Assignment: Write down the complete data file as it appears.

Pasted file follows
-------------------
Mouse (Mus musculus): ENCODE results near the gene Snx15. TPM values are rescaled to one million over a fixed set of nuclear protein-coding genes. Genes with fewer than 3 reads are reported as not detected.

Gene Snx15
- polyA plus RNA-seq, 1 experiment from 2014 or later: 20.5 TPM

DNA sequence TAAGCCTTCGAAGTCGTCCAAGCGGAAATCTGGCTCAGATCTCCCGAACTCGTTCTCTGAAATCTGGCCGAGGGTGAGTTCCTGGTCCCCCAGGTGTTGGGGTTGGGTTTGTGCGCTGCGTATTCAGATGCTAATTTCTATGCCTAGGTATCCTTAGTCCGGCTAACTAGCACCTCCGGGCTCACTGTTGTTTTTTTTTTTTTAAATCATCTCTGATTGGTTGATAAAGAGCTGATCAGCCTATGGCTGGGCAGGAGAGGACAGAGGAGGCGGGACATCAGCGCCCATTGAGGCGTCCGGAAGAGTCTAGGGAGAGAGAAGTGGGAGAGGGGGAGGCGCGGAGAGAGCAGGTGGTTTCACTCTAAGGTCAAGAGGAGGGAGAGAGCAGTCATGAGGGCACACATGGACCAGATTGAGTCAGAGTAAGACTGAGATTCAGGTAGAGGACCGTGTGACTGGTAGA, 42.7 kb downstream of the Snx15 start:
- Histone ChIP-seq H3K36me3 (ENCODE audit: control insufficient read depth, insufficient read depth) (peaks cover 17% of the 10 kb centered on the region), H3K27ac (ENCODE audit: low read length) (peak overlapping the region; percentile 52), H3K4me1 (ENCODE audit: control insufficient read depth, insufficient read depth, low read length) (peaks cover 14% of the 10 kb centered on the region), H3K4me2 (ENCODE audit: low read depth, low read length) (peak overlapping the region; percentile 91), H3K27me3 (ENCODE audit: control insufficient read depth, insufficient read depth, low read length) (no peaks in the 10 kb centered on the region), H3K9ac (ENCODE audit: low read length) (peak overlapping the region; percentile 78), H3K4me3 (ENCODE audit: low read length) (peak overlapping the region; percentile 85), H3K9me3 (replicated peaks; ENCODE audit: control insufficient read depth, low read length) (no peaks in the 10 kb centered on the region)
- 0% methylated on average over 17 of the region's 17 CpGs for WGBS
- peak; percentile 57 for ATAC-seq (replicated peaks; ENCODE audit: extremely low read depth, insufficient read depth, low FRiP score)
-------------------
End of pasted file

Mouse (Mus musculus): ENCODE results near the gene Snx15. TPM values are rescaled to one million over a fixed set of nuclear protein-coding genes. Genes with fewer than 3 reads are reported as not detected.

Gene Snx15
- polyA plus RNA-seq, 1 experiment from 2014 or later: 20.5 TPM

DNA sequence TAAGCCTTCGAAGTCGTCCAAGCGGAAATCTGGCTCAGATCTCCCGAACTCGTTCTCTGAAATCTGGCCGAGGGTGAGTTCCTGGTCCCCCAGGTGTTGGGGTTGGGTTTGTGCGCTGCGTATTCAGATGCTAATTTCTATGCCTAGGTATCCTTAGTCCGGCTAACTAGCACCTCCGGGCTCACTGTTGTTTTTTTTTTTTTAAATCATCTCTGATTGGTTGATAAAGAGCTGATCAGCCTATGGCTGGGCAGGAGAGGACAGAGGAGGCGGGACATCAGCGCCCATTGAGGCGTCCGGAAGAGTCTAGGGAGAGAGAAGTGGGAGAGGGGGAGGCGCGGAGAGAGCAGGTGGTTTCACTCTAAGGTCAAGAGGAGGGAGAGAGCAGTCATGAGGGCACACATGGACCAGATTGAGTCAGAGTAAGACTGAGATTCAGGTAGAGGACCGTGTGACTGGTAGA, 42.7 kb downstream of the Snx15 start:
- Histone ChIP-seq H3K36me3 (ENCODE audit: control insufficient read depth, insufficient read depth) (peaks cover 17% of the 10 kb centered on the region), H3K27ac (ENCODE audit: low read length) (peak overlapping the region; percentile 52), H3K4me1 (ENCODE audit: control insufficient read depth, insufficient read depth, low read length) (peaks cover 14% of the 10 kb centered on the region), H3K4me2 (ENCODE audit: low read depth, low read length) (peak overlapping the region; percentile 91), H3K27me3 (ENCODE audit: control insufficient read depth, insufficient read depth, low read length) (no peaks in the 10 kb centered on the region), H3K9ac (ENCODE audit: low read length) (peak overlapping the region; percentile 78), H3K4me3 (ENCODE audit: low read length) (peak overlapping the region; percentile 85), H3K9me3 (replicated peaks; ENCODE audit: control insufficient read depth, low read length) (no peaks in the 10 kb centered on the region)
- 0% methylated on average over 17 of the region's 17 CpGs for WGBS
- peak; percentile 57 for ATAC-seq (replicated peaks; ENCODE audit: extremely low read depth, insufficient read depth, low FRiP score)